Heavy processing design

I am looking for some suggestions on how I should tackle the following workflow from some more seasoned \ experienced developers.

I have a method that receives an array of organization ID’s. There can be several hundred or even thousands of ID’s in the array. I then need to find all the organizations based on the ID’s, and grab an AWS SNS ARN that is stored in each organization’s document. Once I have that ARNs, I need to send a Push Notification to each ARN of the organization.

These will be pretty compute intensive and I am trying to see what is the best approach to implement. I’ve looked at the following:

  1. Micro-Service, move this code to a separate Meteor instance
  • Problem - how would I make this a private API with Galaxy hosting? If I deploy using galaxy, its exposed to the world unnecessarily
  1. Use AWS Lambda function
  • Problem - would need to allow access to the DB from more IP’s\endpoints. It is currently locked to the Galaxy IP’s
  1. Bigger Galaxy servers, just keep things monolithic and increase the capacity of the Galaxy instances.
  • Problem - this may increase cost quite a bit

Looking for any feedback or suggestions on how you may have solved a similar issue.


Why is it a problem for you to grant access for more IPs to your MongoDB? It’s a purely administrative action. Yours is a clear cut case for a microservice architecture. If I were you, I would definitely go for AWS Lambda — though I would evaluate first if Google Functions aren’t better for any reason.

You can rule out (1), as adding just a single additional Meteor instance as a microservice container is per se not scalable: what do you do if that single instance is out of CPU / RAM due to an increased load as your business grows or the computation requirements get more demanding?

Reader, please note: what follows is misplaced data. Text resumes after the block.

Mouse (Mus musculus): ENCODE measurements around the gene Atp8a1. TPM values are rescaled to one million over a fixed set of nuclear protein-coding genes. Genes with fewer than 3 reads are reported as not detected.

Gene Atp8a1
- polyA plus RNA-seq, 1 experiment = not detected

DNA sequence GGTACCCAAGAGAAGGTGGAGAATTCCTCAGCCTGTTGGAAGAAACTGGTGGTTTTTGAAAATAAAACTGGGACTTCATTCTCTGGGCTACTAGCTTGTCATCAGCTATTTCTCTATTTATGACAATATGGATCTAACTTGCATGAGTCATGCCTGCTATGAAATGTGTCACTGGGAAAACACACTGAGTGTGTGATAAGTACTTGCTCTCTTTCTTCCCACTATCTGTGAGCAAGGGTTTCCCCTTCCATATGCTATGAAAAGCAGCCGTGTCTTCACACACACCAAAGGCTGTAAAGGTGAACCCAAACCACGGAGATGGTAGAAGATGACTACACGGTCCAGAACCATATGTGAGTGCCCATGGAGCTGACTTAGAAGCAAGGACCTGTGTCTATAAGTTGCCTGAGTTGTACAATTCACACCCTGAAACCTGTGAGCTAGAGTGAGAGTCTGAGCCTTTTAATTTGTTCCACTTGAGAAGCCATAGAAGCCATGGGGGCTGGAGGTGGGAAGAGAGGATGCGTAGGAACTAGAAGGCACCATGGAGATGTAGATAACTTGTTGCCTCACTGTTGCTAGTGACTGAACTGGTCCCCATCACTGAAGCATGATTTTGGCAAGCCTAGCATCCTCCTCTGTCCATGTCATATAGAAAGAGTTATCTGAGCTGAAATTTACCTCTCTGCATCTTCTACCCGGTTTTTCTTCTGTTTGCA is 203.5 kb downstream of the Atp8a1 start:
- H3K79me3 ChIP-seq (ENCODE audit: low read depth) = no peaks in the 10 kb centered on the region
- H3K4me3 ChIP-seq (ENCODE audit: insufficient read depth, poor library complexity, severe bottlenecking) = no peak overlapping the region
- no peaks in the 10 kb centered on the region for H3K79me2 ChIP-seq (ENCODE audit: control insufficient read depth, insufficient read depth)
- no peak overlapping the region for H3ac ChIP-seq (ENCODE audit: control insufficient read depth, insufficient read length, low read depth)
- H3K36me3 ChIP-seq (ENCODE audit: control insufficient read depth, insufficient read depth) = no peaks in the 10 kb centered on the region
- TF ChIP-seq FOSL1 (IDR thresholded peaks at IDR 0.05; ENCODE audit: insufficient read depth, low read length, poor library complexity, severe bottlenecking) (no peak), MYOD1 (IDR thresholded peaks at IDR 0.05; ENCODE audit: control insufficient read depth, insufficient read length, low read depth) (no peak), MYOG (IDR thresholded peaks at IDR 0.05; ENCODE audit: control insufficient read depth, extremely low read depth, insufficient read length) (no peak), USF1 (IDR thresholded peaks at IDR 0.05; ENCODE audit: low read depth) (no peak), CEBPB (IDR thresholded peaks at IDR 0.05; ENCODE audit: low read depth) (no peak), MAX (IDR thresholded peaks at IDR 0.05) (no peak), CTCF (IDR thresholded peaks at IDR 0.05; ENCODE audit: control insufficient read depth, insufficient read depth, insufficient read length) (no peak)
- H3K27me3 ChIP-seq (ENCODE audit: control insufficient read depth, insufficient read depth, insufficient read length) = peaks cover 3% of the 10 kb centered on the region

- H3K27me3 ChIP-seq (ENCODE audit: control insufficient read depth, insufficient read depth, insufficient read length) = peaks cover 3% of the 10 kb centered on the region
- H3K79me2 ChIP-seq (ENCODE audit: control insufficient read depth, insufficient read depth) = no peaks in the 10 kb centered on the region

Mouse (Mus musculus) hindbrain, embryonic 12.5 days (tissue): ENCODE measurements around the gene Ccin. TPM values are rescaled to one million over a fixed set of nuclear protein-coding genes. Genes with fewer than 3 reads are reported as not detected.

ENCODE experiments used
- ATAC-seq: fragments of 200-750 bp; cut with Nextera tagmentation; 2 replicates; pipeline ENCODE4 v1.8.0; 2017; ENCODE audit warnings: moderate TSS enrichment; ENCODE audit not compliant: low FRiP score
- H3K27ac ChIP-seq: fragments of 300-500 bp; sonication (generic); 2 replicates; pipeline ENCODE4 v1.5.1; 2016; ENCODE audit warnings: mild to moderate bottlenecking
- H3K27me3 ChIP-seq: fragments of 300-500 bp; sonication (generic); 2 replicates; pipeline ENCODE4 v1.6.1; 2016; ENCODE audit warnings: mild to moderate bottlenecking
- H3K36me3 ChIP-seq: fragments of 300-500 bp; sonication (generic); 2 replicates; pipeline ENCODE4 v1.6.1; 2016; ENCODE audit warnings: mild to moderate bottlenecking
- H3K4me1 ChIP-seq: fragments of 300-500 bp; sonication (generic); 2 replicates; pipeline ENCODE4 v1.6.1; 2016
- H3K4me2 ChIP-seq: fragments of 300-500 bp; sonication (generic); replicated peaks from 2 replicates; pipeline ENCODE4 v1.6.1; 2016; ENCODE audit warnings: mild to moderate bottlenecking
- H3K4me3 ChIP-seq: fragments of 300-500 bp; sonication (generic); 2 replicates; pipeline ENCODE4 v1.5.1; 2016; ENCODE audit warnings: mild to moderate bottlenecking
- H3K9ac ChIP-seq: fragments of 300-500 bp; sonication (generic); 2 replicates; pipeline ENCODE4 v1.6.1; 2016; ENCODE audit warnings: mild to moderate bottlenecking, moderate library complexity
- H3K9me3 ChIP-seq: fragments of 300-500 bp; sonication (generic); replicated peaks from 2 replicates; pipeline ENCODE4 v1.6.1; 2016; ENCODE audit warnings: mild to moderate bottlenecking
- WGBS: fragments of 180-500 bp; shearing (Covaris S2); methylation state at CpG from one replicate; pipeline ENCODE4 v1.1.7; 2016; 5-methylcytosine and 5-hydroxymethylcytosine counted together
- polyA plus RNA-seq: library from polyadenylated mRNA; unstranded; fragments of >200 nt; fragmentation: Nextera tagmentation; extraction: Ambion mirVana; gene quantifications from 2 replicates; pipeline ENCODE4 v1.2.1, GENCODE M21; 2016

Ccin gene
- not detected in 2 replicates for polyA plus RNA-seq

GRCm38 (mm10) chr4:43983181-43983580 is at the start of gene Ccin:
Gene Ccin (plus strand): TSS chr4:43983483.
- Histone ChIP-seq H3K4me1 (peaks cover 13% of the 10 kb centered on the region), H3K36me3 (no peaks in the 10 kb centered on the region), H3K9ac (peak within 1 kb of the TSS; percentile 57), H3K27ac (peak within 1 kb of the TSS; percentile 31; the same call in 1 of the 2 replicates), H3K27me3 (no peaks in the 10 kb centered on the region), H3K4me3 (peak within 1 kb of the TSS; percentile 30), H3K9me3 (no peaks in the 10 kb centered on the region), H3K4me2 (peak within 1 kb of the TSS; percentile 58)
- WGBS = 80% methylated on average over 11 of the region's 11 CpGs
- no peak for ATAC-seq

So if you think in this direction, you should conceptualize this solution in a fashion that allows for scalability of your microservice containers. But if you’re already on this path, why building it on your own, if you can have AWS Lambda or Google Functions?

(3) is what I would never do: with just scaling up you’d be living on borrowed time.

Thanks for your feedback @peterfkruger.

Regarding #1, this would be a new Meteor cluster hosted on Galaxy with autoscaling turned on. So it would be very scalable and not based on a single instance.

As to why AWS and not Google Functions? The App currently sits on Galaxy (AWS) and the database sits on Mongo Atlas (also AWS), so I figured it would be best for performance and costs to keep the Lambda function in AWS as well.

I will start looking into the AWS Lambda route.


In case anyone is in a similar situation, you may want to investigate AWS EventBridge if you are using Atlas:

Basically, this will allow a Lambda function to be called from Atlas whenever a document is inserted, updated or deleted. I can then do my heavy processing there.

1 Like